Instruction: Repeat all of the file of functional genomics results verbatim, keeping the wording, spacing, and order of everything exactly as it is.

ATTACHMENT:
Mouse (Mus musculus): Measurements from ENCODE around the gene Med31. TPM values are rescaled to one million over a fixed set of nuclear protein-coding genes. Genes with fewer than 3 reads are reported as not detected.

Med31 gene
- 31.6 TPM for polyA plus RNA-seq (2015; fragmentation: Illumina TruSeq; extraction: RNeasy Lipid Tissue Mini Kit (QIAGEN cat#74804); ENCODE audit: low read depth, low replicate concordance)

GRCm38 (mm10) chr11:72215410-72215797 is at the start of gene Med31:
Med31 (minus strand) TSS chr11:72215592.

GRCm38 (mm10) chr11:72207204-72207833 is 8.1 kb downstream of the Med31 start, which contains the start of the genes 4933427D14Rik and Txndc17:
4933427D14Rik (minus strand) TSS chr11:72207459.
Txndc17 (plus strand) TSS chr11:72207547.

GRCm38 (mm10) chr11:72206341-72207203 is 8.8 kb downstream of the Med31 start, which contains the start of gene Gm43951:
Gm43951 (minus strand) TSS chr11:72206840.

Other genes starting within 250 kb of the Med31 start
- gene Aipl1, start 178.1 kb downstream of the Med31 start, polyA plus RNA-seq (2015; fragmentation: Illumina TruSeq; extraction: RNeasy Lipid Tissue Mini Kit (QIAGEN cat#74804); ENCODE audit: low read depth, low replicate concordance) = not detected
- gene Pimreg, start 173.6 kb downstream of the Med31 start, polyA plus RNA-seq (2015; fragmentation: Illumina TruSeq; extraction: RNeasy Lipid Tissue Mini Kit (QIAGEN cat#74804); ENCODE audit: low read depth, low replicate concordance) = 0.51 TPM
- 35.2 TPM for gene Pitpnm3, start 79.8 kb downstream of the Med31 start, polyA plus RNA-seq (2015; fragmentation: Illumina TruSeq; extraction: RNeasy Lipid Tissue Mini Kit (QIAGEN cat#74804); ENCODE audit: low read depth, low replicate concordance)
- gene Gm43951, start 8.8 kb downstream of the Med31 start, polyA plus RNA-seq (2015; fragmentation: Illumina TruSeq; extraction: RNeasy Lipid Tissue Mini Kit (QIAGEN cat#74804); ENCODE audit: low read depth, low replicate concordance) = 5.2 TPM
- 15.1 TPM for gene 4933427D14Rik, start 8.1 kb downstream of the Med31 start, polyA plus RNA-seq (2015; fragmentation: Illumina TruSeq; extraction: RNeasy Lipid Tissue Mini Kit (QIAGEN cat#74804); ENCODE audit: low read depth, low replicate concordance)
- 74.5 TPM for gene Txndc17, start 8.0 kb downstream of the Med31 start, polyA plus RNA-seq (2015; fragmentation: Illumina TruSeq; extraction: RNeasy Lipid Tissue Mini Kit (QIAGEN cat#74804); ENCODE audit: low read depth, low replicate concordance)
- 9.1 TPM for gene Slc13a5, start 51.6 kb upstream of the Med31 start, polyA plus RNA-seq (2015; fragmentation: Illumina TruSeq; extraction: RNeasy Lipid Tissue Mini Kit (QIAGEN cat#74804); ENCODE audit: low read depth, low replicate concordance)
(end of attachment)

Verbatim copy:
Mouse (Mus musculus): Measurements from ENCODE around the gene Med31. TPM values are rescaled to one million over a fixed set of nuclear protein-coding genes. Genes with fewer than 3 reads are reported as not detected.

Med31 gene
- 31.6 TPM for polyA plus RNA-seq (2015; fragmentation: Illumina TruSeq; extraction: RNeasy Lipid Tissue Mini Kit (QIAGEN cat#74804); ENCODE audit: low read depth, low replicate concordance)

GRCm38 (mm10) chr11:72215410-72215797 is at the start of gene Med31:
Med31 (minus strand) TSS chr11:72215592.

GRCm38 (mm10) chr11:72207204-72207833 is 8.1 kb downstream of the Med31 start, which contains the start of the genes 4933427D14Rik and Txndc17:
4933427D14Rik (minus strand) TSS chr11:72207459.
Txndc17 (plus strand) TSS chr11:72207547.

GRCm38 (mm10) chr11:72206341-72207203 is 8.8 kb downstream of the Med31 start, which contains the start of gene Gm43951:
Gm43951 (minus strand) TSS chr11:72206840.

Other genes starting within 250 kb of the Med31 start
- gene Aipl1, start 178.1 kb downstream of the Med31 start, polyA plus RNA-seq (2015; fragmentation: Illumina TruSeq; extraction: RNeasy Lipid Tissue Mini Kit (QIAGEN cat#74804); ENCODE audit: low read depth, low replicate concordance) = not detected
- gene Pimreg, start 173.6 kb downstream of the Med31 start, polyA plus RNA-seq (2015; fragmentation: Illumina TruSeq; extraction: RNeasy Lipid Tissue Mini Kit (QIAGEN cat#74804); ENCODE audit: low read depth, low replicate concordance) = 0.51 TPM
- 35.2 TPM for gene Pitpnm3, start 79.8 kb downstream of the Med31 start, polyA plus RNA-seq (2015; fragmentation: Illumina TruSeq; extraction: RNeasy Lipid Tissue Mini Kit (QIAGEN cat#74804); ENCODE audit: low read depth, low replicate concordance)
- gene Gm43951, start 8.8 kb downstream of the Med31 start, polyA plus RNA-seq (2015; fragmentation: Illumina TruSeq; extraction: RNeasy Lipid Tissue Mini Kit (QIAGEN cat#74804); ENCODE audit: low read depth, low replicate concordance) = 5.2 TPM
- 15.1 TPM for gene 4933427D14Rik, start 8.1 kb downstream of the Med31 start, polyA plus RNA-seq (2015; fragmentation: Illumina TruSeq; extraction: RNeasy Lipid Tissue Mini Kit (QIAGEN cat#74804); ENCODE audit: low read depth, low replicate concordance)
- 74.5 TPM for gene Txndc17, start 8.0 kb downstream of the Med31 start, polyA plus RNA-seq (2015; fragmentation: Illumina TruSeq; extraction: RNeasy Lipid Tissue Mini Kit (QIAGEN cat#74804); ENCODE audit: low read depth, low replicate concordance)
- 9.1 TPM for gene Slc13a5, start 51.6 kb upstream of the Med31 start, polyA plus RNA-seq (2015; fragmentation: Illumina TruSeq; extraction: RNeasy Lipid Tissue Mini Kit (QIAGEN cat#74804); ENCODE audit: low read depth, low replicate concordance)